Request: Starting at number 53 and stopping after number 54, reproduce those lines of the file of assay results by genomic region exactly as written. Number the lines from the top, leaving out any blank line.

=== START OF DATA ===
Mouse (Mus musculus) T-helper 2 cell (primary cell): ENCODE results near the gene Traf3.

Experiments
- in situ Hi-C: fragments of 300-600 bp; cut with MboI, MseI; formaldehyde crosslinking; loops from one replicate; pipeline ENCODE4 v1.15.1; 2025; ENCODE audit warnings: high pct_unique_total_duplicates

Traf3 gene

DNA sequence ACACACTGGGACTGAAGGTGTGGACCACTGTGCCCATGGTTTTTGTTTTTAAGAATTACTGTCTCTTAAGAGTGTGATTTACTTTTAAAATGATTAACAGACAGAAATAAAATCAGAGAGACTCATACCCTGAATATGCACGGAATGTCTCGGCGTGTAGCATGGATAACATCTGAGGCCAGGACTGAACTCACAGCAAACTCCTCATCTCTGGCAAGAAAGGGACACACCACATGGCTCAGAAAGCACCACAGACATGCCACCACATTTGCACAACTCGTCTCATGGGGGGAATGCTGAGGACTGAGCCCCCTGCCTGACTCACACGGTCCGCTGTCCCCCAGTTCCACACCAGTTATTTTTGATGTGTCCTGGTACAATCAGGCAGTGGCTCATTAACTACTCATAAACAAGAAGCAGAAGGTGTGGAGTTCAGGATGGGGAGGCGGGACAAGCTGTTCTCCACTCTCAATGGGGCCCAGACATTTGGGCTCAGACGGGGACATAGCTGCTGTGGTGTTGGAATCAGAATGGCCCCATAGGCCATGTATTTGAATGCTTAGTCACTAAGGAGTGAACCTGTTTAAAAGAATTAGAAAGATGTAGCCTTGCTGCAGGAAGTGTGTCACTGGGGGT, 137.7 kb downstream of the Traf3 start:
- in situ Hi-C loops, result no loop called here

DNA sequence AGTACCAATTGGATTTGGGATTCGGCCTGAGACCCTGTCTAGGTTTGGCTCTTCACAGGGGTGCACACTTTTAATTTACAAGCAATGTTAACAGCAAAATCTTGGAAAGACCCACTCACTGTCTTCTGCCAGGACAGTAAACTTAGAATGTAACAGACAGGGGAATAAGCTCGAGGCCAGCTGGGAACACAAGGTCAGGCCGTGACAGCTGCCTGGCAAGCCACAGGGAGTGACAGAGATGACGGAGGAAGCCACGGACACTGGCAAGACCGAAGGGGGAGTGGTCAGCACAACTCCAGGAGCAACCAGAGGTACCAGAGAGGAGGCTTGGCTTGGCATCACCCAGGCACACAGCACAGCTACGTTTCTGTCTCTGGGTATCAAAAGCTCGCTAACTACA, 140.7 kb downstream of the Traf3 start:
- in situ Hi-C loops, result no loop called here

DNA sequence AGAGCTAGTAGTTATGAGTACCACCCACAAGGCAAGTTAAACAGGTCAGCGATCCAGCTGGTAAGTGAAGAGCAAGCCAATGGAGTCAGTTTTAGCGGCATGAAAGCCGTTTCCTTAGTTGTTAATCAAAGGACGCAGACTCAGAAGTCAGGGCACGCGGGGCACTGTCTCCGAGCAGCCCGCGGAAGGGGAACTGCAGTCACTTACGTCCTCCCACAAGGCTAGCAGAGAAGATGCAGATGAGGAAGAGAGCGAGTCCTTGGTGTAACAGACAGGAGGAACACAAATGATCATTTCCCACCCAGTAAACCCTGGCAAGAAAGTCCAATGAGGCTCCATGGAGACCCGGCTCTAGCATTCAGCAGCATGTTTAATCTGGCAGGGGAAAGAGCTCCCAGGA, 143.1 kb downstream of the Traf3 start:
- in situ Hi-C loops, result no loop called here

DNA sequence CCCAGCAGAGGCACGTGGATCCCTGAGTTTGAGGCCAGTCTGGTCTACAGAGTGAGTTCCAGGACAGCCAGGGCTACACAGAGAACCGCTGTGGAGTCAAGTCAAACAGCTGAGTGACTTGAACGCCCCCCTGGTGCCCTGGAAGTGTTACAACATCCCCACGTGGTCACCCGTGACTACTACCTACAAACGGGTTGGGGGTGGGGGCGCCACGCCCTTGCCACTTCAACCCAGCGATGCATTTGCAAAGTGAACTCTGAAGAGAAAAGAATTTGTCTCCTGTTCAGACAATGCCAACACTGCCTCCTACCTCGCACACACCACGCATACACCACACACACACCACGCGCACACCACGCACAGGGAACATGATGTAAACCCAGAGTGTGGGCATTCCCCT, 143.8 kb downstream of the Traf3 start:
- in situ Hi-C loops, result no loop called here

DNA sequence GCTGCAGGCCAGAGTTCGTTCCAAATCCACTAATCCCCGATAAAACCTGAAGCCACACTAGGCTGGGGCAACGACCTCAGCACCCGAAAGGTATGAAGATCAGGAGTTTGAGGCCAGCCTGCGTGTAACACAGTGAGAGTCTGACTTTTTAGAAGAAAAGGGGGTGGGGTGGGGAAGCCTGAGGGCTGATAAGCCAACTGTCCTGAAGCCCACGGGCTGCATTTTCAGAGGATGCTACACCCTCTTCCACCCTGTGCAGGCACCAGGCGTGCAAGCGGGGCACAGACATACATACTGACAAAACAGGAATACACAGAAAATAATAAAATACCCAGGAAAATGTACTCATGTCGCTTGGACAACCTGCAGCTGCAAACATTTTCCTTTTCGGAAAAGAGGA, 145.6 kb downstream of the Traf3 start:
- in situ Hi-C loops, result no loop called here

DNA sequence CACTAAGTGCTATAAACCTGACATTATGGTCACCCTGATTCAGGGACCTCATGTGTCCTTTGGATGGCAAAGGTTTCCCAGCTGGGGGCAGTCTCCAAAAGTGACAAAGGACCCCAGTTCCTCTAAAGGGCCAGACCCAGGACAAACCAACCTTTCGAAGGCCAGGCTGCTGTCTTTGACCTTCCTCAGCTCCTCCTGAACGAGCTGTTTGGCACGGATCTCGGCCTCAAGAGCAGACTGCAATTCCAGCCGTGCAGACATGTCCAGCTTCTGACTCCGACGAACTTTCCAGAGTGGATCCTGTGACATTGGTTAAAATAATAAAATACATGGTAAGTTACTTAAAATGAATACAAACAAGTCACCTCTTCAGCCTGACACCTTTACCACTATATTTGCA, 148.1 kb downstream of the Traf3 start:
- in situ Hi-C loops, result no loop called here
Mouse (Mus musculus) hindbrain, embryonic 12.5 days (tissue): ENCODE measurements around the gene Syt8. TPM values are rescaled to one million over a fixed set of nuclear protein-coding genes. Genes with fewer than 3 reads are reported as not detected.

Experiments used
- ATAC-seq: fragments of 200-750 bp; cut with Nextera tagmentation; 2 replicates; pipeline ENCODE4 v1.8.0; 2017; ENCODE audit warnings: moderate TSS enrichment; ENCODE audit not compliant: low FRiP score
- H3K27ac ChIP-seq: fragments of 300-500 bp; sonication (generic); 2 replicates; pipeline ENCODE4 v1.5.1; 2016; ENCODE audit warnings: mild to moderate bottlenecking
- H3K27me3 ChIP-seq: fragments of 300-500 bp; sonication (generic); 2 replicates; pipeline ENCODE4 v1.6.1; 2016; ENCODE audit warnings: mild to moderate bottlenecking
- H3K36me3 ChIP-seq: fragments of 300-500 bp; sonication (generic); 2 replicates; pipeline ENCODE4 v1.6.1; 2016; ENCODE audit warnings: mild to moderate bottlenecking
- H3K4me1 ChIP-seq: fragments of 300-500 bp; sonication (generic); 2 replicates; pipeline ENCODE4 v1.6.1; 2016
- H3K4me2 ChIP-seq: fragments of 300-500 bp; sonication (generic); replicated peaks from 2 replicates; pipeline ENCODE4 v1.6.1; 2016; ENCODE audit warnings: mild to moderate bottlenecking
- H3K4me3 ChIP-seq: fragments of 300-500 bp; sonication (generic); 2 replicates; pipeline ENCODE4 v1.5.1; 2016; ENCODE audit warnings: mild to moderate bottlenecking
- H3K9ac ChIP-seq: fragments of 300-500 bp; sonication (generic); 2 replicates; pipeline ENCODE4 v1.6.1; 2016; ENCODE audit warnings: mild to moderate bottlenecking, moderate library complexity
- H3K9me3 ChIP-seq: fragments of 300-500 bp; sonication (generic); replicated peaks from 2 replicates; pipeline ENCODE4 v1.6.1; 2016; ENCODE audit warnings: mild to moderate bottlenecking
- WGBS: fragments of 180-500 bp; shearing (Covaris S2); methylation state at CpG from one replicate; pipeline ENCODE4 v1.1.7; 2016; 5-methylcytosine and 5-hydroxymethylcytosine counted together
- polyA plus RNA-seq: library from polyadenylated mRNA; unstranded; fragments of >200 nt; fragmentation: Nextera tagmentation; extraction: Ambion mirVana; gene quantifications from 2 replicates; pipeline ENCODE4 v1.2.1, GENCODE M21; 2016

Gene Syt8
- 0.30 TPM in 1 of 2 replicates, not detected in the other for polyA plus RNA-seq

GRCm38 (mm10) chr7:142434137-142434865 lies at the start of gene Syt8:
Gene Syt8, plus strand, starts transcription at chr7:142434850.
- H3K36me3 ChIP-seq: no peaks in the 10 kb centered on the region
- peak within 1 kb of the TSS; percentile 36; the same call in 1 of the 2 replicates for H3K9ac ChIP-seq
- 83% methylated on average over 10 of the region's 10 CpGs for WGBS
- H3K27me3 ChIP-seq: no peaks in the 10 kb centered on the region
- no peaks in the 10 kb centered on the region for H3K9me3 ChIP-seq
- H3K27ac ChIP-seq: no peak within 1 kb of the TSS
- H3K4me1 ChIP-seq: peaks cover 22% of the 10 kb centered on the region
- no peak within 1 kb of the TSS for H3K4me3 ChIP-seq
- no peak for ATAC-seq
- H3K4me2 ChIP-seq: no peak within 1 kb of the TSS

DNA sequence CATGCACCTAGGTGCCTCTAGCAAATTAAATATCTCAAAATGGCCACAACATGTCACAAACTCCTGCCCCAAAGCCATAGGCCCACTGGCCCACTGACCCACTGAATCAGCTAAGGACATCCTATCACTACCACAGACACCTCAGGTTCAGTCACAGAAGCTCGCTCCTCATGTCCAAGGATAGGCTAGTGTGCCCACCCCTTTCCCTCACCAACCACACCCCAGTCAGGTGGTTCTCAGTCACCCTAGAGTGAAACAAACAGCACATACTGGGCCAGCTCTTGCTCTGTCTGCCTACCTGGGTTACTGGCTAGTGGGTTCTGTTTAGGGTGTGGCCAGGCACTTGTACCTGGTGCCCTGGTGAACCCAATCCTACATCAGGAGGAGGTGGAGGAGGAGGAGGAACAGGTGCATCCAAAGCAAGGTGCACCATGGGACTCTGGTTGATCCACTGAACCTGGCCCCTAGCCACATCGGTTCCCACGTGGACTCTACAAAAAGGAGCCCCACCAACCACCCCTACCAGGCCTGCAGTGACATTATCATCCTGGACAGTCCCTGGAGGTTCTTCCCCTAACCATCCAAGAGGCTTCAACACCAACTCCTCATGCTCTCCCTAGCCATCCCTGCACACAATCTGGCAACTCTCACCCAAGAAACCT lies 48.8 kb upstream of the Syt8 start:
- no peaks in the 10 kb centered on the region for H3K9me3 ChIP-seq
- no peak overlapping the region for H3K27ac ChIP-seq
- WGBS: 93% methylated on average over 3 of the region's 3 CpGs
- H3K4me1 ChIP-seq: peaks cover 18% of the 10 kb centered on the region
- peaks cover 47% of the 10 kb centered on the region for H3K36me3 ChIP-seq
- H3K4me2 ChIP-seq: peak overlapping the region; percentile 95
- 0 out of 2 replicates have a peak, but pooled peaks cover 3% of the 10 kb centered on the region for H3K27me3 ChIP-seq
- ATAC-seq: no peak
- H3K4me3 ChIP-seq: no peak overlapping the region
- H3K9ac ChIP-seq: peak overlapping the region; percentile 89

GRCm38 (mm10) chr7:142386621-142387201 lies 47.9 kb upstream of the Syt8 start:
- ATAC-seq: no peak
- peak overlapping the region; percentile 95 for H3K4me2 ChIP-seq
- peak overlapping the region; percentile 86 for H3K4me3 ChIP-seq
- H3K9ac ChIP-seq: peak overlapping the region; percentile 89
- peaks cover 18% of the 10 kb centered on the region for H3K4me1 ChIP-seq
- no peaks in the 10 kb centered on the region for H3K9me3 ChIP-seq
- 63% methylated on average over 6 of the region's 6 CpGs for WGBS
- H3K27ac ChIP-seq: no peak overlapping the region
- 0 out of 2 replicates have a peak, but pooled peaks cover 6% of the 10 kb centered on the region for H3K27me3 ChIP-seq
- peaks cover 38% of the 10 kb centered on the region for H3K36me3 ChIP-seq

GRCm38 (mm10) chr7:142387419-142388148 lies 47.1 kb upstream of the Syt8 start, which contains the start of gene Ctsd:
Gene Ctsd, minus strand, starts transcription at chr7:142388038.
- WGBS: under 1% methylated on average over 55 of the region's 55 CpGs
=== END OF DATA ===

- H3K4me3 ChIP-seq: no peak overlapping the region
- H3K9ac ChIP-seq: peak overlapping the region; percentile 89